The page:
|True stories by Murl Harpham|
HE SHOULD HAVE STAYED A BROADCASTER
A young man worked for a local radio station as a news reporter and a broadcaster. Prior to the 60’s cops and news people had a mutual respect and trust for each other and it was very common for the local news people to ride with the officers and do first hand accounts of their stories. This was before the drug culture and protesters took over the country and the lawyers started putting shackles on the police to protect the rights of the criminals. Cops were afraid to talk to news people because it could jeopardize their cases because of discovery, pre-trial prejudices, gag orders, etc.
Getting back to that young reporter. He was intrigued by what he saw riding with the officers and decided on a career change. He was hired as an officer and everything was going well for him until one warm summer night in ’58.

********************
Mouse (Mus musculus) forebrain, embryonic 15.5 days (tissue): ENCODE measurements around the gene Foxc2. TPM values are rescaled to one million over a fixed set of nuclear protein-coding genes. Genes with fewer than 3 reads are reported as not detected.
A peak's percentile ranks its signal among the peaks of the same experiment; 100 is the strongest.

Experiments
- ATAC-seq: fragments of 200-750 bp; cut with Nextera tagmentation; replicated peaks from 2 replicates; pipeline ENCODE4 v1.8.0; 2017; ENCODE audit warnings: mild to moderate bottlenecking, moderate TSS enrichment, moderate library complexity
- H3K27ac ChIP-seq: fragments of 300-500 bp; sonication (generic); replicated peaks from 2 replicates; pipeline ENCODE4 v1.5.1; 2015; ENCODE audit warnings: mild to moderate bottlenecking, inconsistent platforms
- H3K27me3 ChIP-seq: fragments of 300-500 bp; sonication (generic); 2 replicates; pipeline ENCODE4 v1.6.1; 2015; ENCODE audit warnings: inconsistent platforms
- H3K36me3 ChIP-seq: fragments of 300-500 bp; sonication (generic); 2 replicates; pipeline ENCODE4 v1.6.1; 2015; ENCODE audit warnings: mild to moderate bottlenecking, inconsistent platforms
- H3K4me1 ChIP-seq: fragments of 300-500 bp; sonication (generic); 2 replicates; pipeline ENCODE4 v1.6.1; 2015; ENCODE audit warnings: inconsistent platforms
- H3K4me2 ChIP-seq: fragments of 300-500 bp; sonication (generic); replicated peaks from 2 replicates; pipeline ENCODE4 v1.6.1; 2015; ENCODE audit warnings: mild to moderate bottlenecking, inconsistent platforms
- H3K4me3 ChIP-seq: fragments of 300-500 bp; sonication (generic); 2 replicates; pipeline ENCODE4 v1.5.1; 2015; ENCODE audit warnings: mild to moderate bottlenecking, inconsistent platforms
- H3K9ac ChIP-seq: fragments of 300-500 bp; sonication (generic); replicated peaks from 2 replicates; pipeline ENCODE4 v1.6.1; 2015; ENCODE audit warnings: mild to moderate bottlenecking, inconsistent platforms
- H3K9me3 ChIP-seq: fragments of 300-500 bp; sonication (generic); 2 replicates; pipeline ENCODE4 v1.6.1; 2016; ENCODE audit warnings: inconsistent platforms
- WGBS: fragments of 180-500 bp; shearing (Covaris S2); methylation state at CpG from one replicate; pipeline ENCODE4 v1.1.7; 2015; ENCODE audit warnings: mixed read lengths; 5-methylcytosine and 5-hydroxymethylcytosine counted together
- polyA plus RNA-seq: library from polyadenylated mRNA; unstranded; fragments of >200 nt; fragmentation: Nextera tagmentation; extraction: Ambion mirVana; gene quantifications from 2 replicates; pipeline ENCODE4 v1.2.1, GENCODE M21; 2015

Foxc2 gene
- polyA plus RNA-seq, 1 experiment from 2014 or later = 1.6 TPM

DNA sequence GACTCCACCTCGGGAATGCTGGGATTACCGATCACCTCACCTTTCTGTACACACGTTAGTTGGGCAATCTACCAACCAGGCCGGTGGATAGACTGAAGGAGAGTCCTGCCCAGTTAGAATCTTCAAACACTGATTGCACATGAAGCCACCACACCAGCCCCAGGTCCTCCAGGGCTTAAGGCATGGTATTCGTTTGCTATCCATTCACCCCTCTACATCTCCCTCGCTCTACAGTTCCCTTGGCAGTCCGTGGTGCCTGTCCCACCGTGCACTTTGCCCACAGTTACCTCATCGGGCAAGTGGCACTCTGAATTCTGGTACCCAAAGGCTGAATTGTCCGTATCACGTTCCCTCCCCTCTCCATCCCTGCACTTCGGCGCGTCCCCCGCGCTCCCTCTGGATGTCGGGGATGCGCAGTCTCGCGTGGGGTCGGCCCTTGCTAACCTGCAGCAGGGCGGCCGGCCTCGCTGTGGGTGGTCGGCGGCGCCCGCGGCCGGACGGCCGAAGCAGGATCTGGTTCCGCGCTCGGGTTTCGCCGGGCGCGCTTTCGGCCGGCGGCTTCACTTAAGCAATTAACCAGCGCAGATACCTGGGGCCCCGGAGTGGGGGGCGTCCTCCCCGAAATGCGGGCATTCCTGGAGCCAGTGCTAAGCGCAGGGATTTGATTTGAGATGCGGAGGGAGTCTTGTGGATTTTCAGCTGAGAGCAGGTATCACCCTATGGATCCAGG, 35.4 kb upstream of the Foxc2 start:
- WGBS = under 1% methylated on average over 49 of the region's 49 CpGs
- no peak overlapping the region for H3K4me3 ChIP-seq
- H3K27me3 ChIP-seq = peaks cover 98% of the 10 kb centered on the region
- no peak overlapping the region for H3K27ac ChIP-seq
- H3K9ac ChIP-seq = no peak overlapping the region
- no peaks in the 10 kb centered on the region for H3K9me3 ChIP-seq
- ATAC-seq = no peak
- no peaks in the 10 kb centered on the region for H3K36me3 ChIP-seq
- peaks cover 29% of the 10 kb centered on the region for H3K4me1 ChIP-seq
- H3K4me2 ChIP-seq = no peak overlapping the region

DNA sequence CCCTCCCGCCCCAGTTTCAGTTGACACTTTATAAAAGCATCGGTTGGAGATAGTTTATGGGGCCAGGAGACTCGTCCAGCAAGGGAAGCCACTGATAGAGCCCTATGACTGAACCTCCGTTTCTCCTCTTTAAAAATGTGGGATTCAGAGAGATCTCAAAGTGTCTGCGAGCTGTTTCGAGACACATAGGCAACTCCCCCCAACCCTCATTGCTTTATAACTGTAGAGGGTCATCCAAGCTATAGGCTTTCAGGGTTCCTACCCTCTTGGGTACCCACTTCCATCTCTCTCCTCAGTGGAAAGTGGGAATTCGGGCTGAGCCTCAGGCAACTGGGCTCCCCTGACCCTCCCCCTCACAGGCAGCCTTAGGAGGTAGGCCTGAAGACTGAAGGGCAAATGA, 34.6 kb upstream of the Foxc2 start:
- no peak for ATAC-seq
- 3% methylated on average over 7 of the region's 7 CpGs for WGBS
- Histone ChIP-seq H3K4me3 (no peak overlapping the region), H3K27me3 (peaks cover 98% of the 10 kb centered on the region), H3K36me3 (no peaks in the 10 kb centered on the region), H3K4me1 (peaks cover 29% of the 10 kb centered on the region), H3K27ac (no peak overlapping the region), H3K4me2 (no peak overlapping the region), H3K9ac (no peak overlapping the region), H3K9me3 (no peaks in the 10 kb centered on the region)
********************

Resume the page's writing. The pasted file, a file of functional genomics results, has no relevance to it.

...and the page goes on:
Late in the evening a man left his house to walk to work and unbeknown to him his 5-year-old son hopped on his tricycle and tried to follow him. As he rode down the street on his trike another man on his way to work struck him. As he claimed later he got out and checked the boy and felt he was probably dead so he threw his body over an embankment. He got back in his car and drove off, but the trike was hung up under his car and he drug the tricycle for over 100 feet and stopped again and disengaged the bike and threw it over the embankment.
He had broken a headlight and so he returned home and replaced it with a dead bulb he had in his garage. It was a sensational case and created a huge public outcry.
A couple of days later we had the case solved and went after the suspect at his place of employment. There were three us. One was the former radio reporter. When we confronted the suspect, the former reporter went crazy and went after the suspect. We had to restrain him. It was his last day.